Cameron v. Mason, 42 N.C. 180, 7 Ired. Eq. 180 (1851)

June 1851 · Supreme Court of North Carolina
42 N.C. 180, 7 Ired. Eq. 180


A vendor, who has parted with his title to land,.has no equitable lien-on tho land for the purchase money.

The case of Womble v. Battle, 3 Ire. Eq. 182 cited and approved.

Cause transmitted by consent to the Supreme Court from the Court of Equity of Cumberland County, at the Spring Term 1851.

In 1842 the plaintiff sold to the defendant Mason apiece 1 of land in fee for $700, payable in three annual instalments, for which the purchaser gave his three promisory notes. In a few months afterwards the plaintiff let Mason into possession and made him a deed, and the latter then agreed to give new notes with sureties for the price in some short time. In December 1842, and March 1843, Mason made payments to the amount of nearly $200, on the first instalment. But he never gave new notes; and in May 1843 he sold the premises to the other defendant and conveyed them to him. In July following this bill was filed, charging the insolvency of Mason, and that McCormick was fully informed of the terms of the agreement between the plaintiff and Mason, and knew, at the time he purchased, that Mason had not paid the purchase money, nor given notes with sureties for it; and praying a declaration, that the plaintiff is entitled to a lien on the land in the hands of McCormick for the balance due to the plaintiff therefor, and for a decree, in default of payment by. one of the defendants, to have the money raised out of the land and for. general relief.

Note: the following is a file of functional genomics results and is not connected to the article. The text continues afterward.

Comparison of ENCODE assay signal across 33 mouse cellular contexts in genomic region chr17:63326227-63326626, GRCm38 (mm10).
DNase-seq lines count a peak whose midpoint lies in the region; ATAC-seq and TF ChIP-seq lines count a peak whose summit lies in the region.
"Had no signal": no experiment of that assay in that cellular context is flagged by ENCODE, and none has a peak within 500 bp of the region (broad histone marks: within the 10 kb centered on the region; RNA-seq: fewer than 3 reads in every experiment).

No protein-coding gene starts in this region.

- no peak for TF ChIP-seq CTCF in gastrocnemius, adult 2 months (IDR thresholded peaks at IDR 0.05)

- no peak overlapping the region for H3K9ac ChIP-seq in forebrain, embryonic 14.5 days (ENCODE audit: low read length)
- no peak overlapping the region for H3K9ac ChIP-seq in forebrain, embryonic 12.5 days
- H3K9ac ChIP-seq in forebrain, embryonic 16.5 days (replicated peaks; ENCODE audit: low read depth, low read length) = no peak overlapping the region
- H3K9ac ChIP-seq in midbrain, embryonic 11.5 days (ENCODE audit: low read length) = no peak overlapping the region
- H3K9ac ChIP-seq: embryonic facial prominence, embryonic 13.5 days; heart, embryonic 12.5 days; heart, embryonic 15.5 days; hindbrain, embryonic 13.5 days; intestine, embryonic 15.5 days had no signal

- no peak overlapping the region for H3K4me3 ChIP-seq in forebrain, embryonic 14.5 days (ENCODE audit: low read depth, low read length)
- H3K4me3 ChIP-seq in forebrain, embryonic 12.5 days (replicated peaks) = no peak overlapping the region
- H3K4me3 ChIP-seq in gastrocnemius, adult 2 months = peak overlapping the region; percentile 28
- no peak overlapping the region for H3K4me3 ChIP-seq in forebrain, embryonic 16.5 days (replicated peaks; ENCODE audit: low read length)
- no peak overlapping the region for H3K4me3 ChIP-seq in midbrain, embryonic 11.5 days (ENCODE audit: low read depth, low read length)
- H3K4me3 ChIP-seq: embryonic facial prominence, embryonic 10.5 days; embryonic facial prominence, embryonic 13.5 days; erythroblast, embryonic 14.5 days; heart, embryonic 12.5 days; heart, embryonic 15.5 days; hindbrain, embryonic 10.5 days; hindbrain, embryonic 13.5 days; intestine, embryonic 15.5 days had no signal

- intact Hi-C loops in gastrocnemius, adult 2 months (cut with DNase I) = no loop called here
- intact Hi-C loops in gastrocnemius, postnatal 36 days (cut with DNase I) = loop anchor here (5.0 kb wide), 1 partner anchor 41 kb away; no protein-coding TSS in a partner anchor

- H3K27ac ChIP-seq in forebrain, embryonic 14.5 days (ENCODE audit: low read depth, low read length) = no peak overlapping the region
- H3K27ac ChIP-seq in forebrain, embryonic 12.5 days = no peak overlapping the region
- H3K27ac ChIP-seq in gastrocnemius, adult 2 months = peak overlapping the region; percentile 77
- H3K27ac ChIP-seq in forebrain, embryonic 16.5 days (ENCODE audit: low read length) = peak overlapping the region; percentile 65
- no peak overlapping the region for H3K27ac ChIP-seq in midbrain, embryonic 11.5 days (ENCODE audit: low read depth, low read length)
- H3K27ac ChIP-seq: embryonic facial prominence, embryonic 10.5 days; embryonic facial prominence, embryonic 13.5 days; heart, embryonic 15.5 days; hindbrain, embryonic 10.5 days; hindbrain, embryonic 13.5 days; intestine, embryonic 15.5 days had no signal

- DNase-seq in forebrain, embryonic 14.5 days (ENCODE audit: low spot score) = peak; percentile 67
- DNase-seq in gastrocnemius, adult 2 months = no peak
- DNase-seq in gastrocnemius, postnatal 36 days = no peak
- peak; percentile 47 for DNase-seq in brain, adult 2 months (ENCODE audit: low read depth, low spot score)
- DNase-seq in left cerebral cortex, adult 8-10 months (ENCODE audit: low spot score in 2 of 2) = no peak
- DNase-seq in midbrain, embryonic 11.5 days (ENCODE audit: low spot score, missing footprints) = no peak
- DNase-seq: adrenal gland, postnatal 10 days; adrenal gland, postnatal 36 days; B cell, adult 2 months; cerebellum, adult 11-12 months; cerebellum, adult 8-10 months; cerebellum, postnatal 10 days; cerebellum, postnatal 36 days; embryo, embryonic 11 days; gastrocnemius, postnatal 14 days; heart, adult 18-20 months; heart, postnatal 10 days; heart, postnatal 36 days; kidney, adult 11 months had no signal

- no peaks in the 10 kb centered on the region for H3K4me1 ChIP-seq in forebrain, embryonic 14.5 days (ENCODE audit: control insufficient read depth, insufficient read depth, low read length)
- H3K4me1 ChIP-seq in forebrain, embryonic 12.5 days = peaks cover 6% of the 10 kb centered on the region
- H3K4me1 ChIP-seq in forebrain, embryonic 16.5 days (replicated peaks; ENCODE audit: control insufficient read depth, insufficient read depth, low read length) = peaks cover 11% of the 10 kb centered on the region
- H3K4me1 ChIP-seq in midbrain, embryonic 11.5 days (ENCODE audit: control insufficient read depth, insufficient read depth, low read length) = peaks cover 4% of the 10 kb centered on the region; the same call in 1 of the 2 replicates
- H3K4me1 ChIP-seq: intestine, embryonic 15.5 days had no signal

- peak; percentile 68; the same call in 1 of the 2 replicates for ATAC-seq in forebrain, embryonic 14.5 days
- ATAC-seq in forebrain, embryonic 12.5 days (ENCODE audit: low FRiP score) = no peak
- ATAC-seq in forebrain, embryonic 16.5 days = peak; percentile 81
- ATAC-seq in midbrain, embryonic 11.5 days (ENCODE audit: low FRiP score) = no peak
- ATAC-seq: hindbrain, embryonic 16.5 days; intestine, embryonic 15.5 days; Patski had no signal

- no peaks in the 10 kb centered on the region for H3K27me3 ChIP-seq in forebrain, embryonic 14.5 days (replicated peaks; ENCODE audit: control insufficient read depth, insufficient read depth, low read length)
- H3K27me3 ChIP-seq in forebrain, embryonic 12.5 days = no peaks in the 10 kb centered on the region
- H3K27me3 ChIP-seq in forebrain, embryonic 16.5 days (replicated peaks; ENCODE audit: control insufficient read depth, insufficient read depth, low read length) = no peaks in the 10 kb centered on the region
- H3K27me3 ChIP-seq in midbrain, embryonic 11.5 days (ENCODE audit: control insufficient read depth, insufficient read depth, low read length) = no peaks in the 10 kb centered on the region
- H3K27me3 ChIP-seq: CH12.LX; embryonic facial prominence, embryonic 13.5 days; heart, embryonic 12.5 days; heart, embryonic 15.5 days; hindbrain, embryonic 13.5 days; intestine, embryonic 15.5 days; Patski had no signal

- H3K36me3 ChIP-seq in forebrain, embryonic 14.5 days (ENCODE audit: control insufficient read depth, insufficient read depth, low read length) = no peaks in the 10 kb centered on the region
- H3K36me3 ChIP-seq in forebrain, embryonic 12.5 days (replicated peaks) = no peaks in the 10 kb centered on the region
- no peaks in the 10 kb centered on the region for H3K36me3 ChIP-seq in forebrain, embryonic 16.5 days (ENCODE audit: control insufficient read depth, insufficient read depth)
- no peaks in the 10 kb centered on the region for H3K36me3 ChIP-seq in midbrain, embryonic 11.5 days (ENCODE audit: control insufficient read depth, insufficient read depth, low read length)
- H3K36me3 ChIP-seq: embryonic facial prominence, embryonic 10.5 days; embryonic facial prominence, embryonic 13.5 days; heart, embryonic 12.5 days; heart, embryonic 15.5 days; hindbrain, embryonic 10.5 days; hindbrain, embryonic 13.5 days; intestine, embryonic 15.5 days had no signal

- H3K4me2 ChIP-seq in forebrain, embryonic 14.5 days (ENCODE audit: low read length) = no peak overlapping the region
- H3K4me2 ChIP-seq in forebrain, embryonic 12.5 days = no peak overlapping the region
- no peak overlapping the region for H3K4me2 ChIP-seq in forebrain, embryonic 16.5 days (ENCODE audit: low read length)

Strange, for the plaintiff.

TV. Winslow, for the- defendant.

*181Ruffin, C, J.

It is not necessary to consider the answers, as, upon the authority of Womble v. Battle, 3 Ire. Eq. 182, the bill is insufficient upon its face, as far as it seeks to set up an equitable lien for the purchase money. This bill was filed before that decision; but in that aspect it is fully answered by i't The Counsel, however, contended; that there were circumstances to establish a pre-contract or collusion between the defendants, to the effect, that Mason should make the purchase for the purpose of conveying to McCormick at a less price, so that thereby McCormick might get the premises at an under value and the plaintiff defeated of a large part of the price by reason of Masons insolvency. But, without undertaking to determine the effect of such a state of facts, if existing, the Court is obliged to say, that the supposed facts are not only not established by proof, but they are not sufficiently alleged in the bill <o authorise a declaration of them, nor a decree on them»

Pee Cukiam. Bill dismissed with costs.